Around 250,000 clear face masks are set to be delivered to frontline NHS and social care workers to allow for better care to be provided to those who use lip-reading and facial expressions to communicate, whilst still ensuring staff and patients remain safe during coronavirus.
The clear face masks will allow for improved communication with people with certain conditions like hearing loss, autism and dementia.
Designed with an anti-fogging barrier to ensure the face and mouth are always visible, the see-through masks will help doctors, nurses and carers get important messages across to all patients clearly.
An estimated 12 million people in the UK are thought to have hearing loss, while those who rely on facial expressions to support communication – such as people with learning disabilities, autism or dementia, or foreign language speakers and their interpreters – will also see benefit from the government deal.
Minister for Care Helen Whately said: “Everyone using our remarkable health and care system deserves the best care possible and communication is a vital part of that.
“This pandemic has posed numerous challenges to the sector, so we are always on the hunt for simple solutions to support those giving and receiving care.”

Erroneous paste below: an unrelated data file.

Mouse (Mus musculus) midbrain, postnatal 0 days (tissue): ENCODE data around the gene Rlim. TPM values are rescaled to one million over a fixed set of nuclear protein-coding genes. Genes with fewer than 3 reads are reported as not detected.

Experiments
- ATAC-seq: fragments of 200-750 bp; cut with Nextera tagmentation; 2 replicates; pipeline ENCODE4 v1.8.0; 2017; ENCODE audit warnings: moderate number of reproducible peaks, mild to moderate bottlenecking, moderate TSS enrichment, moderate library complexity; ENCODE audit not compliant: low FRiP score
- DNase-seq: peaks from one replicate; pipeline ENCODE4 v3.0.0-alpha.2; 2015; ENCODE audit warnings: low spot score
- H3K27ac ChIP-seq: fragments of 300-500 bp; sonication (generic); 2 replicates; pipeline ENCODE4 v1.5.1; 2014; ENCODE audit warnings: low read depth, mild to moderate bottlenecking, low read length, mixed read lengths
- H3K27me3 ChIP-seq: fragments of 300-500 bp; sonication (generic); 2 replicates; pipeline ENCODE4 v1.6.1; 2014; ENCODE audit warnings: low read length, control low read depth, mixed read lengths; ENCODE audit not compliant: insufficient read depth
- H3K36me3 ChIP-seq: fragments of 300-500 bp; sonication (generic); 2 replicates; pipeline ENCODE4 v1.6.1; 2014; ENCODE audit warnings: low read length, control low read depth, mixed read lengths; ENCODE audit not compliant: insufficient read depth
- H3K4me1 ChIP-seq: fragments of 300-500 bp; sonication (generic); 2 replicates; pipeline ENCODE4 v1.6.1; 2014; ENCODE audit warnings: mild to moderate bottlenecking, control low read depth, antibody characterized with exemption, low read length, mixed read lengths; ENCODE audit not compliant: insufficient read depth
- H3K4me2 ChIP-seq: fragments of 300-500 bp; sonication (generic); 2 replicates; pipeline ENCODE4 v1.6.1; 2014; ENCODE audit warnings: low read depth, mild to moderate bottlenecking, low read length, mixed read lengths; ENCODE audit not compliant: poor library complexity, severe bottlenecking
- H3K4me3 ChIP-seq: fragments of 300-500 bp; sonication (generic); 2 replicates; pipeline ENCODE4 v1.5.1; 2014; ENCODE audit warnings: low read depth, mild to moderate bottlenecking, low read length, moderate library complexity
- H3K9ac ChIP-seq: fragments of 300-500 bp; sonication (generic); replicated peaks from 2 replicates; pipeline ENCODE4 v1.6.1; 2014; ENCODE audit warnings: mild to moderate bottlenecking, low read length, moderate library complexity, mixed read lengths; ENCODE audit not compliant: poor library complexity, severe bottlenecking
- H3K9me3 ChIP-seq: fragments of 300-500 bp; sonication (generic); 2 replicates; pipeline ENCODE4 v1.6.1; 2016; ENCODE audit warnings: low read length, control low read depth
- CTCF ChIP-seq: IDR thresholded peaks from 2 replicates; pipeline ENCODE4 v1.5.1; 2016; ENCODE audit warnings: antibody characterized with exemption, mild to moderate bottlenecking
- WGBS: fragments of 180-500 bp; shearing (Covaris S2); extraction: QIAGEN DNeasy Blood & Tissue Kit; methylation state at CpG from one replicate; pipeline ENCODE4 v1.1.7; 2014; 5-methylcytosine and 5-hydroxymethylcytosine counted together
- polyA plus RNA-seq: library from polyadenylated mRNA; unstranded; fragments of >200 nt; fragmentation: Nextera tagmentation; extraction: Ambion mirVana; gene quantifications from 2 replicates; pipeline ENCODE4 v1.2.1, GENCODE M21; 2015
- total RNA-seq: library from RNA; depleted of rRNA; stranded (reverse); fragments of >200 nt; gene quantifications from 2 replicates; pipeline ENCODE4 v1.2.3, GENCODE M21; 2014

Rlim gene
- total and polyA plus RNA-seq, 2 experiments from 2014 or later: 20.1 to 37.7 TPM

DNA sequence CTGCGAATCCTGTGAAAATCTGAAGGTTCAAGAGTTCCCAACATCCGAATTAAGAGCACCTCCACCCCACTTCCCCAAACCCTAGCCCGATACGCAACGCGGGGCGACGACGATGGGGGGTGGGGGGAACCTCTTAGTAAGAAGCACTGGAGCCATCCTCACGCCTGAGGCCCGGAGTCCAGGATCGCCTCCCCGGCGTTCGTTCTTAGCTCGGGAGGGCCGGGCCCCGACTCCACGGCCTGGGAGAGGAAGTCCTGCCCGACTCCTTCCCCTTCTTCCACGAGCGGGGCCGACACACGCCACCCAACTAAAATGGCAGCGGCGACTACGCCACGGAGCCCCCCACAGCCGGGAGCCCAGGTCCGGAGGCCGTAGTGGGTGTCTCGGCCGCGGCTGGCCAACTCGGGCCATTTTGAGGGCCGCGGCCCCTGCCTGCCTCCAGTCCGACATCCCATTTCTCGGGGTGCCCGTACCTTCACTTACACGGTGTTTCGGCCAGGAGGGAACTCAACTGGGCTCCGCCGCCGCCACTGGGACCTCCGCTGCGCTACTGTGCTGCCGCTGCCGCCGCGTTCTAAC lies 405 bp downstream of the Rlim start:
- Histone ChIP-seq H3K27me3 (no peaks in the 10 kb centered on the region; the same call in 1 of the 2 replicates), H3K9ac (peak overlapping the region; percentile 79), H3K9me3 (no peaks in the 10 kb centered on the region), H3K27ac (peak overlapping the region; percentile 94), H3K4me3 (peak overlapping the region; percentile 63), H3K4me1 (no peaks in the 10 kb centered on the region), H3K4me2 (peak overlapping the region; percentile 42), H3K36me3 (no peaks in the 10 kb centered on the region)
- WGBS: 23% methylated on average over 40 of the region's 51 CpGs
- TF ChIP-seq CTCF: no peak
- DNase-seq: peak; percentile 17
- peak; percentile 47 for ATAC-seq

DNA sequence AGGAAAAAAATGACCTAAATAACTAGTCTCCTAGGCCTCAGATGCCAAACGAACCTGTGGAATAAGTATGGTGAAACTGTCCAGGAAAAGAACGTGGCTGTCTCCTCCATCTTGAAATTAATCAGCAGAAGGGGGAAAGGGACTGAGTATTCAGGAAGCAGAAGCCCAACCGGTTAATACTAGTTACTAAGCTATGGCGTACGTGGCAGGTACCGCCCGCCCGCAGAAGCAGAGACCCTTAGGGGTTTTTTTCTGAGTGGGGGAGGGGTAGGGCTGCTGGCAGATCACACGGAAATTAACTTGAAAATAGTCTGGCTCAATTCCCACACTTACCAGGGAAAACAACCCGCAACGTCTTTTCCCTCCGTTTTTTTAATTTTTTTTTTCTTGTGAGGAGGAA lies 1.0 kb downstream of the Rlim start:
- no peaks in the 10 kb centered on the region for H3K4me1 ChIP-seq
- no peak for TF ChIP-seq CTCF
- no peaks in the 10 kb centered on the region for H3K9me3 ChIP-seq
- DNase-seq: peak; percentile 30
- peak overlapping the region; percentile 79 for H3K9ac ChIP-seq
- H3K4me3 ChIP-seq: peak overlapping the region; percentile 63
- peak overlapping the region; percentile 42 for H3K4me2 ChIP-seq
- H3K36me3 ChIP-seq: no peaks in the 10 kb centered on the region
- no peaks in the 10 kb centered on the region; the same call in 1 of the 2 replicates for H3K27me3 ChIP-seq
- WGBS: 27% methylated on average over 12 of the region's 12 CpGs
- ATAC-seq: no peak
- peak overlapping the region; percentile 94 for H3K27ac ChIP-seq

Struck by the Department of Health and Social Care, the deal will see the 250,000-mask order – being supplied by a US-based company – begin to be delivered to NHS trusts and social care providers across the UK in the next few weeks. A first delivery has already been distributed to NHS trusts.
The deal to introduce clear masks has been introduced to apply to the whole of the UK, with the government currently working with the devolved administrations on allocations of the masks beyond England.
Social care providers will also have access to the masks through a new pilot system with Local Resilience Forums.
Professor Andrew Goddard, Royal College of Physicians (RCP) President, added: “The necessary use of face masks to protect staff and patients has made communication difficult. It’s particularly true for clinicians and patients who are deaf or have a hearing loss and rely on being able to read lips.
“Clear communication is always important, but particularly in healthcare. So, we’re pleased these masks are going to be available very soon.
“Of course, lip-reading doesn’t work for everyone, nor is it everyone’s first choice. It’s important that all NHS employers and services find out what someone’s communication needs are and meet them, in line with the Accessible Information Standard.”